Archive for September 12th, 2009

The Girl Who Played With Fire

Saturday, September 12th, 2009


By Stieg Larsson

The Short Take:

A real page turner. Even better than Larsson’s first book — and I really liked the first one. Plus, who wouldn’t love a heroine who knows how to take care of herself like Lisbeth Salander?

Why?

I must admit the first hundred or so pages don’t have much to do with the story — though they do give you a more naunced picture of “The Girl,” Lisbeth Salander. But after that the real tension and drama set in with a vengence and never let up until the final word. Literally.

In Salander, Larsson has developed the perfect heroine for the 21st century. Her social ineptness and prickly personality are offset by a brilliant mind. Her waif-like figure disguises a tiger’s ferocity. Every element balances just so to create a compelling character that you can’t help but root for. Good thing, too, because Salander holds the center stage in this sequel to The Girl with the Dragon Tattoo.

The focal character of Larsson’s first book, Mikael Blomkvist, loses ground in this outing. But then, who wouldn’t look diminished next to the white-hot Salander. Trust me, you won’t mind his smaller role.

The translation (from the original Swedish) doesn’t have the issues I had with Larsson’s first outing, even though the same translator was used. This book is a much smoother read. There was none of the sometimes clunky wording of the original outing.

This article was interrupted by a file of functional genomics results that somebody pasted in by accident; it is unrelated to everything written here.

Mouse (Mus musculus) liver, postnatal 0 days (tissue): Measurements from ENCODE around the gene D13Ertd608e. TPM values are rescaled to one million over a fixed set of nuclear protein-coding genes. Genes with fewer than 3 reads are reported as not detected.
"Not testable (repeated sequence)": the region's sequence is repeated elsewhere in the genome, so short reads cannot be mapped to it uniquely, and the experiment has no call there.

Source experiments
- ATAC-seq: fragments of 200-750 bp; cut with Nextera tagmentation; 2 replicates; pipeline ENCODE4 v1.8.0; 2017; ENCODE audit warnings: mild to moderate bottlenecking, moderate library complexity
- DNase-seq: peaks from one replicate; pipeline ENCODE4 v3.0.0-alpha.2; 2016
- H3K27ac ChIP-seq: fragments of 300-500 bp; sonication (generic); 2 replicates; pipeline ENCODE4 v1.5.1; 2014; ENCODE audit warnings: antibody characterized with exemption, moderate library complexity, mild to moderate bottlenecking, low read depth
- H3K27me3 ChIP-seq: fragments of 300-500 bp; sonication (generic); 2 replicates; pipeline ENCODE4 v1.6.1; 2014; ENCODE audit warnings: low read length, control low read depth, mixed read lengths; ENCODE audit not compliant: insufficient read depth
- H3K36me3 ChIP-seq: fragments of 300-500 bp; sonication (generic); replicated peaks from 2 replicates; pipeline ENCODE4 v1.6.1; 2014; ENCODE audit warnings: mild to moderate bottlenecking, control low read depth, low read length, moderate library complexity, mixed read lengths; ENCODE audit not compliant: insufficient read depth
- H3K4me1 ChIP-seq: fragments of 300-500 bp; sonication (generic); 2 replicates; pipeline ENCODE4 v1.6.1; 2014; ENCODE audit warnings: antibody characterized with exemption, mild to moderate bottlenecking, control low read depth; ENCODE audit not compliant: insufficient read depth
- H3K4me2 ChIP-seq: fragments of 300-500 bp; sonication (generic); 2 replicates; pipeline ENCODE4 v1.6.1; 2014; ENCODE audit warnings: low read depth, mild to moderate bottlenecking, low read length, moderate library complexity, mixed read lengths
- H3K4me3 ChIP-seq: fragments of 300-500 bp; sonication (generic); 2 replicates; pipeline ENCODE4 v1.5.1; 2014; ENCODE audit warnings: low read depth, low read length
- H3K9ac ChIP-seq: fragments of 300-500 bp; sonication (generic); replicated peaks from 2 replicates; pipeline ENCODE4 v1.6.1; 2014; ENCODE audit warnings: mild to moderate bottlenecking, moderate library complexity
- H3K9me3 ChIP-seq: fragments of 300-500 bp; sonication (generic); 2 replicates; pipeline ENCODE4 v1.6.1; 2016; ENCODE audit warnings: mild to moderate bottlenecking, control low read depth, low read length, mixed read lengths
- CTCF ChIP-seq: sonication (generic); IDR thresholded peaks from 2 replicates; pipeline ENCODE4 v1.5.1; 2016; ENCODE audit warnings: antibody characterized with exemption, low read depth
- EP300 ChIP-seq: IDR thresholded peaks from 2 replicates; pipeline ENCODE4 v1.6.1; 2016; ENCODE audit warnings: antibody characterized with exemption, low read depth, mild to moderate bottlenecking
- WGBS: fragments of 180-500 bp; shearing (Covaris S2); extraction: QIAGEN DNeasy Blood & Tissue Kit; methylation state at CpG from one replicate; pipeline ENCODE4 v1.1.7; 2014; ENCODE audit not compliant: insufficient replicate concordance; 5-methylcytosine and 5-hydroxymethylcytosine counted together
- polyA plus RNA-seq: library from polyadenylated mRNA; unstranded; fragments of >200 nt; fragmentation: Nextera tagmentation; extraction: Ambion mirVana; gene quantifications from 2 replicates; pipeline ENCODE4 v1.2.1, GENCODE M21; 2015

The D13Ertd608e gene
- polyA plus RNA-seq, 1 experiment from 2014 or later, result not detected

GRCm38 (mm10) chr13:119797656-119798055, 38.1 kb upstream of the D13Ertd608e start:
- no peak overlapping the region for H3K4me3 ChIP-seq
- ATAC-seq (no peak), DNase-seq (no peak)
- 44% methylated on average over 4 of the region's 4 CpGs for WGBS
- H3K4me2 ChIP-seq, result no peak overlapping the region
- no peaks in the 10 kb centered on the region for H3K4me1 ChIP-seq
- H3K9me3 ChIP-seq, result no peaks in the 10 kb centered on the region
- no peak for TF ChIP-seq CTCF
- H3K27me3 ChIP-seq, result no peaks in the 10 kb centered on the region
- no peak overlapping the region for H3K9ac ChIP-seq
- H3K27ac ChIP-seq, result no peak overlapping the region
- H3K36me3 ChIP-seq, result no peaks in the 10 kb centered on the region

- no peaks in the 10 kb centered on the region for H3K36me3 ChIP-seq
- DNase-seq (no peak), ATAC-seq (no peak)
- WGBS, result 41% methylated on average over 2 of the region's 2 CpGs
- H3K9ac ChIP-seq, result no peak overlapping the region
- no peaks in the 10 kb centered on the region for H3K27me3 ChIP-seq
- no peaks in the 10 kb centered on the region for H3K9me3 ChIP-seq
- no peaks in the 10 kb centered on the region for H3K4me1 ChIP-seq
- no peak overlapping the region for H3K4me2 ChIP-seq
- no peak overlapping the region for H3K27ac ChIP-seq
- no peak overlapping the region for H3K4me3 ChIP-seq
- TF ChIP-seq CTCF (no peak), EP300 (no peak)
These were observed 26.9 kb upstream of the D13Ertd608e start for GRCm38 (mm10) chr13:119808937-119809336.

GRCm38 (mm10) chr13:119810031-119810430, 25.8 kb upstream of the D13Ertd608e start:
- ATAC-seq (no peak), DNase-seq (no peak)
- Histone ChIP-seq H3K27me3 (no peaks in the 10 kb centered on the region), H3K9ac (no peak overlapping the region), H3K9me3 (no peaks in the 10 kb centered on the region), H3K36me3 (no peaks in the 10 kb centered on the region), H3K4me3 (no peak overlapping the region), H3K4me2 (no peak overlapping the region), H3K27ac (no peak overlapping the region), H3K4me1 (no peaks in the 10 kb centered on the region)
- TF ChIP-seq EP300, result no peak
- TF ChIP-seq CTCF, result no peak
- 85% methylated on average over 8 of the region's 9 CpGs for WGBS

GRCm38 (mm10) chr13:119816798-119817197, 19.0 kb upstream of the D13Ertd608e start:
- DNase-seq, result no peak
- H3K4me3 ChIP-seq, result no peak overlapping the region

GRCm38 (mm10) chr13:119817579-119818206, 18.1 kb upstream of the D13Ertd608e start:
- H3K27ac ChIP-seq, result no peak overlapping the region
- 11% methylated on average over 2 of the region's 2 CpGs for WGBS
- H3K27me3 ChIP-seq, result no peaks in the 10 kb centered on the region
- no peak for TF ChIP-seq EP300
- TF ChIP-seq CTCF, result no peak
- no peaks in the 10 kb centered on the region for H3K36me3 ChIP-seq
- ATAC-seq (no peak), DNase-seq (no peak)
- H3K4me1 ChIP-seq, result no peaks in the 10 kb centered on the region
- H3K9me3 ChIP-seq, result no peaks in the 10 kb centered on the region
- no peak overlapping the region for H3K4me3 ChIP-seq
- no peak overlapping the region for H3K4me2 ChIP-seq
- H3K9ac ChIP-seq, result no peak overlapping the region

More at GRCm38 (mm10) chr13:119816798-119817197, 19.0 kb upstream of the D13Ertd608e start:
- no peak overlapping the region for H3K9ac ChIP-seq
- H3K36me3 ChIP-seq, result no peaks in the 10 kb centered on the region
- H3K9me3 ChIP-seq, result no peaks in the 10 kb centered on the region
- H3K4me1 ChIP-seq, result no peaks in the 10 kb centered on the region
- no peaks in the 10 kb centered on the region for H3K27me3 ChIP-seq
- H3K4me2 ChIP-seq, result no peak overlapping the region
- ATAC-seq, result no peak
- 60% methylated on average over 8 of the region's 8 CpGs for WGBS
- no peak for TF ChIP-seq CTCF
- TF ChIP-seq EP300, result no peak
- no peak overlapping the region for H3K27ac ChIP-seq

While you can read this book and enjoy it without reading Larsson’s first book, I don’t really recommend it. After all, why not double your pleasure?

A Little Plot:

Salander tours the world, sets herself up in a plush apartment, and wonders what to do with her life. Unfortunately, someone else has other plans. A former guardian that she humiliated — naw, she squashed him like a bug after he raped her — is out to get revenge.

Meanwhile Blomkvist and crew are getting ready to publish an expose on the Swedish sex trade and the women it exploits — naming names of important johns. When the authors are murdered, fingerprints connect Salander with the crime. Now two powerful forces are after Salander — the police, who are convinced of her guilt, and the gangsters her former guardian has recruited.

Plot surprises abound. So does danger. And the author keeps you guessing about the depth of Salander’s involvement — and her guilt.